Πέμπτη, 27 Οκτωβρίου 2016

Two energy balance closure approaches: applications and comparisons over an oasis-desert ecotone

Abstract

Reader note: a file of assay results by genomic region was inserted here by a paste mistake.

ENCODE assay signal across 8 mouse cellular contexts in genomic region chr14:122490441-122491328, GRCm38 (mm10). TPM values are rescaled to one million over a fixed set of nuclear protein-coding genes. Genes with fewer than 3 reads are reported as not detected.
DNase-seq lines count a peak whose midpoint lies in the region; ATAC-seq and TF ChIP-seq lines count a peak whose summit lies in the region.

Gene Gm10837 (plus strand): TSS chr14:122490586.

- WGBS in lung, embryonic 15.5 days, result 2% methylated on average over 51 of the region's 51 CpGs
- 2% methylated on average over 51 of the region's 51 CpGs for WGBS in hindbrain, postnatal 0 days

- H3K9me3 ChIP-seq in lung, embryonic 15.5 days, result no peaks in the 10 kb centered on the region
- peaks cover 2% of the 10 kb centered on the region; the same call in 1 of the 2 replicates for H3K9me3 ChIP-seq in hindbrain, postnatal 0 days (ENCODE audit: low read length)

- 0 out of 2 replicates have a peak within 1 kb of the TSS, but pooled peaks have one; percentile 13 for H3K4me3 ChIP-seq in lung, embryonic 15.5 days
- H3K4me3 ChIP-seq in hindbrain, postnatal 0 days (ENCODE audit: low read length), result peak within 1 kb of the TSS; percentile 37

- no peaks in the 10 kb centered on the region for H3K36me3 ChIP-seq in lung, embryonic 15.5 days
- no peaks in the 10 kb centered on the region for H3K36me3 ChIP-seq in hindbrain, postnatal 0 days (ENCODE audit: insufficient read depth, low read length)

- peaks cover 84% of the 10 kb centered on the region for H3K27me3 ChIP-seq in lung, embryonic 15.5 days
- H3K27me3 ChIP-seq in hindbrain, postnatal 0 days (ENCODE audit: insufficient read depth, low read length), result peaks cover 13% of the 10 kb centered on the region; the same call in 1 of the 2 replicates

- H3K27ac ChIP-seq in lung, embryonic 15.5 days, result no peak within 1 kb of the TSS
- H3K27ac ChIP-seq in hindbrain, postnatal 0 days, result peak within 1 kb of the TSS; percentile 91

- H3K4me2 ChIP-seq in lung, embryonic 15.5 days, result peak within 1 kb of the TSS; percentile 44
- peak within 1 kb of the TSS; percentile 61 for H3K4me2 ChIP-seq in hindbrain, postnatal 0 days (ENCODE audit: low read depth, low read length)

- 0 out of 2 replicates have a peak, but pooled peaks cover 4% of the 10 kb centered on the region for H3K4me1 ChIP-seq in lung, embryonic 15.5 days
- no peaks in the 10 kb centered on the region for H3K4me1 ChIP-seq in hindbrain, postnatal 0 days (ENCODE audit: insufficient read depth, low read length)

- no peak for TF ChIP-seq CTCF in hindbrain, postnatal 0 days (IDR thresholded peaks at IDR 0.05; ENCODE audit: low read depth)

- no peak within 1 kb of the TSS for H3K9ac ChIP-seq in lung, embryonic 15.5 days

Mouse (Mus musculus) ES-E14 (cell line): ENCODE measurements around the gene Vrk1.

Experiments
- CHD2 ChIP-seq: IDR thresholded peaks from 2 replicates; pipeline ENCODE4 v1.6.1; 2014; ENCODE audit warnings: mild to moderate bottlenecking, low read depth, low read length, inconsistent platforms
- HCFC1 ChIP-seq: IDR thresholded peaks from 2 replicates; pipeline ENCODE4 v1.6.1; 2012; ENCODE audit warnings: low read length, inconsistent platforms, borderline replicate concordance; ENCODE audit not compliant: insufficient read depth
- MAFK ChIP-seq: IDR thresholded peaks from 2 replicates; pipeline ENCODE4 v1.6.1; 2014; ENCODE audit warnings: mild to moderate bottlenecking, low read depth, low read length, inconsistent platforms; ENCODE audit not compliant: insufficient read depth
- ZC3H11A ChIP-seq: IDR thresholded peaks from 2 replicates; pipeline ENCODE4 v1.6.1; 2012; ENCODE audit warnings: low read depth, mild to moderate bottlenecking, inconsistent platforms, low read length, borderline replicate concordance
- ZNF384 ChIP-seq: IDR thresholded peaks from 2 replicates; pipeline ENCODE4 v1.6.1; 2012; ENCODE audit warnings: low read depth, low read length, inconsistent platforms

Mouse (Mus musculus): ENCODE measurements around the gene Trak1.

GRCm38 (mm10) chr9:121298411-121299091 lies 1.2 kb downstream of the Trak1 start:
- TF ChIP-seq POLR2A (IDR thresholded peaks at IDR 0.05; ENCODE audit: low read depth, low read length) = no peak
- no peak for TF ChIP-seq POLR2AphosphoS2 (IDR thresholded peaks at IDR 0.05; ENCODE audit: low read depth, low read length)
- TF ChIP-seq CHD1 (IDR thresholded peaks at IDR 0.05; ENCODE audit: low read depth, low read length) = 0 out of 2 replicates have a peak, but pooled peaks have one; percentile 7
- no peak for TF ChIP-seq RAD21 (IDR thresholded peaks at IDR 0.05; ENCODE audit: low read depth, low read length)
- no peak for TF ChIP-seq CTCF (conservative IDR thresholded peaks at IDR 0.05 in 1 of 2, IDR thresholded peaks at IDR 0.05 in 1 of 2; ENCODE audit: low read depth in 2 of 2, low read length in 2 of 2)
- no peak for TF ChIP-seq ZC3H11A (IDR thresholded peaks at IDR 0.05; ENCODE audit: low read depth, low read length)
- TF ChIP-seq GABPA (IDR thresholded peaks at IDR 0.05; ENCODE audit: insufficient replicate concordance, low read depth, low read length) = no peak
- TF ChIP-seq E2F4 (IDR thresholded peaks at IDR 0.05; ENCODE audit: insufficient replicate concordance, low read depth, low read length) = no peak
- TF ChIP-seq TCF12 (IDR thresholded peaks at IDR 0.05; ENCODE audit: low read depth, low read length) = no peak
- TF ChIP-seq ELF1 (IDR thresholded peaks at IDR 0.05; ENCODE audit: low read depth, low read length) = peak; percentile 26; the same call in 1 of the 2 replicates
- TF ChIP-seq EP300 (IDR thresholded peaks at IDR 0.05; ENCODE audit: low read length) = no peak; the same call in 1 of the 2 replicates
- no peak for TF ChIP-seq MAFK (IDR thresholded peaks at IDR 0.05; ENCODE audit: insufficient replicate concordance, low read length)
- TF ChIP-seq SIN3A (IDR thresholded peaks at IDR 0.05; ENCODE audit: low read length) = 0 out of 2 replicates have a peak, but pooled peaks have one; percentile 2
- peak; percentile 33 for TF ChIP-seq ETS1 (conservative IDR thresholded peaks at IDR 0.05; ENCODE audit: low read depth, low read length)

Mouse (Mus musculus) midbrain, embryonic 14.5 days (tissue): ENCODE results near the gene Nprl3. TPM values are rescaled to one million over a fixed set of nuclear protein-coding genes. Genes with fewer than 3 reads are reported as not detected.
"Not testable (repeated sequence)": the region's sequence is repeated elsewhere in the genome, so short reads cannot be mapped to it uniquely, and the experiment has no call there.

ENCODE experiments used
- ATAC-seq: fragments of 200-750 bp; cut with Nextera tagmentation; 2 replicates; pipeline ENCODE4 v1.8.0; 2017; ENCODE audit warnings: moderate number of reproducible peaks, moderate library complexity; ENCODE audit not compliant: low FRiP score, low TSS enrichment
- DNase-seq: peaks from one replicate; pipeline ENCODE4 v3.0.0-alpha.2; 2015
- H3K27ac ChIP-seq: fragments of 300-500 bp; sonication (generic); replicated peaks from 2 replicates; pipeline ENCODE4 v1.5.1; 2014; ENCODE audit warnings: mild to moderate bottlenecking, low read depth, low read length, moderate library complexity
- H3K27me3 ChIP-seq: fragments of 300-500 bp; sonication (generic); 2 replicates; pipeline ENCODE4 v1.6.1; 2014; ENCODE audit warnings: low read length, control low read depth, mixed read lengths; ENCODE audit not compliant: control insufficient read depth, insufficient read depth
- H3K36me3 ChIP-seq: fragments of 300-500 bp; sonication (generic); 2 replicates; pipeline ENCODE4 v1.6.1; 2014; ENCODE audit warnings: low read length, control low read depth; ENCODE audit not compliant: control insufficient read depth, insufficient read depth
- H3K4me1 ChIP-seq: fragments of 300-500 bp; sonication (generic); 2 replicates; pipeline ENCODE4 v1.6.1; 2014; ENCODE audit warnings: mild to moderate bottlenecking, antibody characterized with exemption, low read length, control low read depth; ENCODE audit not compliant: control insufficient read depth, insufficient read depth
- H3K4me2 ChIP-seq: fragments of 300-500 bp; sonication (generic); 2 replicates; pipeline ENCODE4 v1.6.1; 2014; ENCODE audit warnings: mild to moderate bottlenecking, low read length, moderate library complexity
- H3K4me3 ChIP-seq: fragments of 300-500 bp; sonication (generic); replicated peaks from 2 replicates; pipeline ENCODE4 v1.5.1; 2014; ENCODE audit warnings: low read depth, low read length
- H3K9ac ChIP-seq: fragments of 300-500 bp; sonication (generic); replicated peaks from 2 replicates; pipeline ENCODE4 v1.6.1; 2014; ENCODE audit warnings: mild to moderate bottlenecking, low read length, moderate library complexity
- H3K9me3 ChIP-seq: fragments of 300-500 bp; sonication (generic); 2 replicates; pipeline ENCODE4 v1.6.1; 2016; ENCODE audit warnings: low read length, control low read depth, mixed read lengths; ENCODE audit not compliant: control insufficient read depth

Studies of energy balance that rely on eddy covariance (EC) are always challenged by energy balance closure, which is mainly caused by the underestimations of latent heat flux (LE) and sensible heat flux (Hs). The Bowen ratio (BR) and energy balance residual (ER) approaches are two widely-used methods to correct the LE. A comprehensive comparison of those two approaches in different land-use types is essential to accurately correcting the LE and thus improving the EC experiments. In this study, two energy balance approaches (i.e., BR and ER) were compared to correct the LE measured at six EC sites (i.e., three vegetated, one mixed and two non-vegetated sites) in an oasis-desert ecotone of the Heihe River Basin, China. The influences of meteorological factors on those two approaches were also quantitatively assessed. Our results demonstrated that the average energy closure ratio ((LE+Hs)/(Rn–Gs); where Rn is the surface net radiation and Gs is the surface soil heat flux) was approximately close to 1.0 at wetland, maize and village sites, but far from 1.0 at orchard, Gobi and desert sites, indicating a significant energy imbalance at those three latter sites. After the corrections of BR and ER approaches that took into account of soil heat storage, the corrected LE was considerably larger than the EC-measured LE at five of six EC sites with an exception at Gobi site. The BR and ER approaches yielded approximately similar corrected LE at vegetated and mixed sites, but they generated dissimilar results at non-vegetated sites, especially at non-vegetated sites with low relative humidity, strong wind, and large surface-air temperature difference. Our findings provide insight into the applicability of BR and ER approaches to correcting EC-based LE measurements in different land-use types. We recommend that the BR-corrected and ER-corrected LE could be seriously reconsidered as validation references in dry and windy areas.



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